● Leverage amplifies gains

● Unlimited downside
● No physical ownership

Small bars and coins

● Direct play on gold price
● No value added tax
● Some exempt from capital
gains tax
● Bid-offer spreads can be wide
● Potential storage and insurance

Fractional ownership

Allows individual investors to own a share of gold
● “Good delivery” bars
● Secure storage and insurance
● Direct play on gold price
● Fees for holding
● You don’t get to keep gold
● Currency risk

About bambooinnovator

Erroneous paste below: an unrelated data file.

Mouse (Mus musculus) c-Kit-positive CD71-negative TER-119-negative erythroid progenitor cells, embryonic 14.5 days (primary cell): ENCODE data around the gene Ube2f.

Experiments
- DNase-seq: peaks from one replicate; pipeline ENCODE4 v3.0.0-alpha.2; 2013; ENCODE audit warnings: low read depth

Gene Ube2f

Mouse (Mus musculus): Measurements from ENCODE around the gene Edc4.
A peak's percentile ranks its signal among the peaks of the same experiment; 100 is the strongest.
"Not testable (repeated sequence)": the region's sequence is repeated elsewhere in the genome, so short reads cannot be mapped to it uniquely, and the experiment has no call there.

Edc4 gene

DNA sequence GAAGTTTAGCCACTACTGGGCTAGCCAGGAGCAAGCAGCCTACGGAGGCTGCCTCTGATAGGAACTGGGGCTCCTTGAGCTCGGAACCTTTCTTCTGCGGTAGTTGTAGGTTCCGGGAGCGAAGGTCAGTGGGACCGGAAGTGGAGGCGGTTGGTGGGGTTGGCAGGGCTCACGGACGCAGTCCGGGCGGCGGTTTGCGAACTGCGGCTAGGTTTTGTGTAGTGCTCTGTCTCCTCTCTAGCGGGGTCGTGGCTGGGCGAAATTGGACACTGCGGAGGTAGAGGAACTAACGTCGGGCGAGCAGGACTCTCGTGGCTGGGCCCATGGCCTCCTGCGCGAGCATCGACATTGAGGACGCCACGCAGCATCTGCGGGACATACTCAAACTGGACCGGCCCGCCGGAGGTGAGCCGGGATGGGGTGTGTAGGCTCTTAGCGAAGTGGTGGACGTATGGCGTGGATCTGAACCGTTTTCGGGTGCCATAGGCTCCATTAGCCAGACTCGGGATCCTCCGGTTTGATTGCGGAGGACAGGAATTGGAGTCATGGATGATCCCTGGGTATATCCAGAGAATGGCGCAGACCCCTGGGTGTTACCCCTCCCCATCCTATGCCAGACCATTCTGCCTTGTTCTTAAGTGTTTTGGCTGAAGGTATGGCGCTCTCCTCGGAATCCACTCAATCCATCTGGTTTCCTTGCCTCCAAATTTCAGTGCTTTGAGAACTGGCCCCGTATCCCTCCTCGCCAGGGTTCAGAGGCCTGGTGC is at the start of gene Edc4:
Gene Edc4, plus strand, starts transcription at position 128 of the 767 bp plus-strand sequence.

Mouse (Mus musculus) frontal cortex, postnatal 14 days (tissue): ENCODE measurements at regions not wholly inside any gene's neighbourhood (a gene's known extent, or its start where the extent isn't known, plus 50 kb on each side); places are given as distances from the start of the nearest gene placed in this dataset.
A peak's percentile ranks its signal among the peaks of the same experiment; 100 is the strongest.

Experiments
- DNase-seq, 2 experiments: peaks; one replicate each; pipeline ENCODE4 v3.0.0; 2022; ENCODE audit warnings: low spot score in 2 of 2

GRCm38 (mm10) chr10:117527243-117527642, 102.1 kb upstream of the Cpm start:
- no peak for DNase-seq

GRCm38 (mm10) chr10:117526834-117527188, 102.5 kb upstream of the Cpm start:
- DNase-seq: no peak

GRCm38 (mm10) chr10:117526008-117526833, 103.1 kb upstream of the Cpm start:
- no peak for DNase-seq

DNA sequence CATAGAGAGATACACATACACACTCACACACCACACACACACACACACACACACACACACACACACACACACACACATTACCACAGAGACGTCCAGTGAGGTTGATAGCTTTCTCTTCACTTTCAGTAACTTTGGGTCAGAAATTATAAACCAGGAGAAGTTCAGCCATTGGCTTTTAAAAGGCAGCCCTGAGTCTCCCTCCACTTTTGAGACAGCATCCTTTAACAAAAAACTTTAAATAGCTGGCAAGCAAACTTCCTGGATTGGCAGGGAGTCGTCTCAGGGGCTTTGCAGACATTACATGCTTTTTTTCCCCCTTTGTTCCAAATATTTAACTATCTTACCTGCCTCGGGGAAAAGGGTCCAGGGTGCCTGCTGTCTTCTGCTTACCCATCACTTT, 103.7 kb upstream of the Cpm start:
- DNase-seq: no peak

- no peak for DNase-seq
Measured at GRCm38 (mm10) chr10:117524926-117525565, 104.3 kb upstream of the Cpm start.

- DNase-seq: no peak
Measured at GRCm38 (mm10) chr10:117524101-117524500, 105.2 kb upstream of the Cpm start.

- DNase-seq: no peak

Kee Koon Boon (“KB”) is the co-founder and director of HERO Investment Management which provides specialized fund management and investment advisory services to the ARCHEA Asia HERO Innovators Fund (, the only Asian SMID-cap tech-focused fund in the industry. KB is an internationally featured investor rooted in the principles of value investing for over a decade as a fund manager and analyst in the Asian capital markets who started his career at a boutique hedge fund in Singapore where he was with the firm since 2002 and was also part of the core investment committee in significantly outperforming the index in the 10-year-plus-old flagship Asian fund. He was also the portfolio manager for Asia-Pacific equities at Korea’s largest mutual fund company. Prior to setting up the H.E.R.O. Innovators Fund, KB was the Chief Investment Officer & CEO of a Singapore Registered Fund Management Company (RFMC) where he is responsible for listed Asian equity investments. KB had taught accounting at the Singapore Management University (SMU) as a faculty member and also pioneered the 15-week course on Accounting Fraud in Asia as an official module at SMU. KB remains grateful and honored to be invited by Singapore’s financial regulator Monetary Authority of Singapore (MAS) to present to their top management team about implementing a world’s first fact-based forward-looking fraud detection framework to bring about benefits for the capital markets in Singapore and for the public and investment community. KB also served the community in sharing his insights in writing articles about value investing and corporate governance in the media that include Business Times, Straits Times, Jakarta Post, Manual of Ideas, Investopedia, TedXWallStreet. He had also presented in top investment, banking and finance conferences in America, Italy, Sydney, Cape Town, HK, China. He has trained CEOs, entrepreneurs, CFOs, management executives in business strategy & business model innovation in Singapore, HK and China.